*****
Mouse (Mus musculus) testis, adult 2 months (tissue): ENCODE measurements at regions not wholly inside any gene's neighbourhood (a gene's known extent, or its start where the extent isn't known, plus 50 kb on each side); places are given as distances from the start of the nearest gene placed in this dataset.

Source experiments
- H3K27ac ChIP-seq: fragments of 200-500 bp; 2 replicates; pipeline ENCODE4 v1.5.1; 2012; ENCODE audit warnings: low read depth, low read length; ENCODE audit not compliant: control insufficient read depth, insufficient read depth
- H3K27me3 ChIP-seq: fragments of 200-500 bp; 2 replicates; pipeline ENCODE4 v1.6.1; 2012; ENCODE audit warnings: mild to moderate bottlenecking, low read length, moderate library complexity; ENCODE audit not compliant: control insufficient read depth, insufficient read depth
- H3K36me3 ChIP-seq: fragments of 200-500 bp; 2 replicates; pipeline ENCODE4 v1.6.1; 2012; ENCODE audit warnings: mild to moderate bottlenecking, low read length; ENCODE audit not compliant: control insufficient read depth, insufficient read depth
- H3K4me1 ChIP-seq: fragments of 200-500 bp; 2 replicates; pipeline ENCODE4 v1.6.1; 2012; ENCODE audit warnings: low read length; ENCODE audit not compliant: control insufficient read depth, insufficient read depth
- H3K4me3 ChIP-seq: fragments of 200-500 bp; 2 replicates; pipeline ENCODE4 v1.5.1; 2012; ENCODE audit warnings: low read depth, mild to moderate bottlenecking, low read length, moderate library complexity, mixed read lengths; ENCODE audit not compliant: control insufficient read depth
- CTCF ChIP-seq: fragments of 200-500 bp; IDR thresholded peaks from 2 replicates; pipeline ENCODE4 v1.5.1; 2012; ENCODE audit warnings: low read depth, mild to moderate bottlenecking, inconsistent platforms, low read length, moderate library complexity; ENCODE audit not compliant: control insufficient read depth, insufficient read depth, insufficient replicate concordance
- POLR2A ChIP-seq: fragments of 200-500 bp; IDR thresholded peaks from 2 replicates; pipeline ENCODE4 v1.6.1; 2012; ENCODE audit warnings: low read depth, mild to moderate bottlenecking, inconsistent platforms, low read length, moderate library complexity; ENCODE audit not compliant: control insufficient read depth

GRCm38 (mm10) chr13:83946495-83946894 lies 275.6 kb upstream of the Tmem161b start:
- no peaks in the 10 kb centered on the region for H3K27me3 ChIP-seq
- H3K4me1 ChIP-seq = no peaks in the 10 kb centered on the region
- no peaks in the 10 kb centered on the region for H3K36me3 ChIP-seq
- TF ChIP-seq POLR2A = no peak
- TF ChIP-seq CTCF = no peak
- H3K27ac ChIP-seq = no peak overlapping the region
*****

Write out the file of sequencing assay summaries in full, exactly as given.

Mouse (Mus musculus) testis, adult 2 months (tissue): ENCODE measurements at regions not wholly inside any gene's neighbourhood (a gene's known extent, or its start where the extent isn't known, plus 50 kb on each side); places are given as distances from the start of the nearest gene placed in this dataset.

Source experiments
- H3K27ac ChIP-seq: fragments of 200-500 bp; 2 replicates; pipeline ENCODE4 v1.5.1; 2012; ENCODE audit warnings: low read depth, low read length; ENCODE audit not compliant: control insufficient read depth, insufficient read depth
- H3K27me3 ChIP-seq: fragments of 200-500 bp; 2 replicates; pipeline ENCODE4 v1.6.1; 2012; ENCODE audit warnings: mild to moderate bottlenecking, low read length, moderate library complexity; ENCODE audit not compliant: control insufficient read depth, insufficient read depth
- H3K36me3 ChIP-seq: fragments of 200-500 bp; 2 replicates; pipeline ENCODE4 v1.6.1; 2012; ENCODE audit warnings: mild to moderate bottlenecking, low read length; ENCODE audit not compliant: control insufficient read depth, insufficient read depth
- H3K4me1 ChIP-seq: fragments of 200-500 bp; 2 replicates; pipeline ENCODE4 v1.6.1; 2012; ENCODE audit warnings: low read length; ENCODE audit not compliant: control insufficient read depth, insufficient read depth
- H3K4me3 ChIP-seq: fragments of 200-500 bp; 2 replicates; pipeline ENCODE4 v1.5.1; 2012; ENCODE audit warnings: low read depth, mild to moderate bottlenecking, low read length, moderate library complexity, mixed read lengths; ENCODE audit not compliant: control insufficient read depth
- CTCF ChIP-seq: fragments of 200-500 bp; IDR thresholded peaks from 2 replicates; pipeline ENCODE4 v1.5.1; 2012; ENCODE audit warnings: low read depth, mild to moderate bottlenecking, inconsistent platforms, low read length, moderate library complexity; ENCODE audit not compliant: control insufficient read depth, insufficient read depth, insufficient replicate concordance
- POLR2A ChIP-seq: fragments of 200-500 bp; IDR thresholded peaks from 2 replicates; pipeline ENCODE4 v1.6.1; 2012; ENCODE audit warnings: low read depth, mild to moderate bottlenecking, inconsistent platforms, low read length, moderate library complexity; ENCODE audit not compliant: control insufficient read depth

GRCm38 (mm10) chr13:83946495-83946894 lies 275.6 kb upstream of the Tmem161b start:
- no peaks in the 10 kb centered on the region for H3K27me3 ChIP-seq
- H3K4me1 ChIP-seq = no peaks in the 10 kb centered on the region
- no peaks in the 10 kb centered on the region for H3K36me3 ChIP-seq
- TF ChIP-seq POLR2A = no peak
- TF ChIP-seq CTCF = no peak
- H3K27ac ChIP-seq = no peak overlapping the region